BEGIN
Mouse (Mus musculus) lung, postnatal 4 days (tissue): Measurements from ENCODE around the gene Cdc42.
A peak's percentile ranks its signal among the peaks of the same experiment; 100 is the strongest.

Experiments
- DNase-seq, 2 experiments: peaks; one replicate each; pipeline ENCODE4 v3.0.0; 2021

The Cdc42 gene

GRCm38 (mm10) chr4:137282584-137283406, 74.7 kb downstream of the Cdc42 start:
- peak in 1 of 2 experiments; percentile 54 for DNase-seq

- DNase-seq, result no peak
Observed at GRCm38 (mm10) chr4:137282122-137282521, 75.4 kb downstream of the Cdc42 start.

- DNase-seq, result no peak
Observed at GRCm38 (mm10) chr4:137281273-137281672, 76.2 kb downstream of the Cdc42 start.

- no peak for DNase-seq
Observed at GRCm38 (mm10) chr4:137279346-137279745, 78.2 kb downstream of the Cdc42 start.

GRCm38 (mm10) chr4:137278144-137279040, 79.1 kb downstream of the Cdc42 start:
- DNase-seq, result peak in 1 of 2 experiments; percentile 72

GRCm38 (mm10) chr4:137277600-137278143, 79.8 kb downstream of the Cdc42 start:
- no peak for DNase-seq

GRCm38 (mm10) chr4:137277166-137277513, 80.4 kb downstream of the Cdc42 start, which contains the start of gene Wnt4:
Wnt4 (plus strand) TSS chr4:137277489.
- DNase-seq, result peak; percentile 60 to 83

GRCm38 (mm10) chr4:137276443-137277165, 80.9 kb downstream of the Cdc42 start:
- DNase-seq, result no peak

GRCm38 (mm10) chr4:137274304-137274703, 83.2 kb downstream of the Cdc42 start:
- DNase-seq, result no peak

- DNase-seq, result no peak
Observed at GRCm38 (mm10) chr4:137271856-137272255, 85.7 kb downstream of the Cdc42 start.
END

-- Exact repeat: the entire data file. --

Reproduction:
Mouse (Mus musculus) lung, postnatal 4 days (tissue): Measurements from ENCODE around the gene Cdc42.
A peak's percentile ranks its signal among the peaks of the same experiment; 100 is the strongest.

Experiments
- DNase-seq, 2 experiments: peaks; one replicate each; pipeline ENCODE4 v3.0.0; 2021

The Cdc42 gene

GRCm38 (mm10) chr4:137282584-137283406, 74.7 kb downstream of the Cdc42 start:
- peak in 1 of 2 experiments; percentile 54 for DNase-seq

- DNase-seq, result no peak
Observed at GRCm38 (mm10) chr4:137282122-137282521, 75.4 kb downstream of the Cdc42 start.

- DNase-seq, result no peak
Observed at GRCm38 (mm10) chr4:137281273-137281672, 76.2 kb downstream of the Cdc42 start.

- no peak for DNase-seq
Observed at GRCm38 (mm10) chr4:137279346-137279745, 78.2 kb downstream of the Cdc42 start.

GRCm38 (mm10) chr4:137278144-137279040, 79.1 kb downstream of the Cdc42 start:
- DNase-seq, result peak in 1 of 2 experiments; percentile 72

GRCm38 (mm10) chr4:137277600-137278143, 79.8 kb downstream of the Cdc42 start:
- no peak for DNase-seq

GRCm38 (mm10) chr4:137277166-137277513, 80.4 kb downstream of the Cdc42 start, which contains the start of gene Wnt4:
Wnt4 (plus strand) TSS chr4:137277489.
- DNase-seq, result peak; percentile 60 to 83

GRCm38 (mm10) chr4:137276443-137277165, 80.9 kb downstream of the Cdc42 start:
- DNase-seq, result no peak

GRCm38 (mm10) chr4:137274304-137274703, 83.2 kb downstream of the Cdc42 start:
- DNase-seq, result no peak

- DNase-seq, result no peak
Observed at GRCm38 (mm10) chr4:137271856-137272255, 85.7 kb downstream of the Cdc42 start.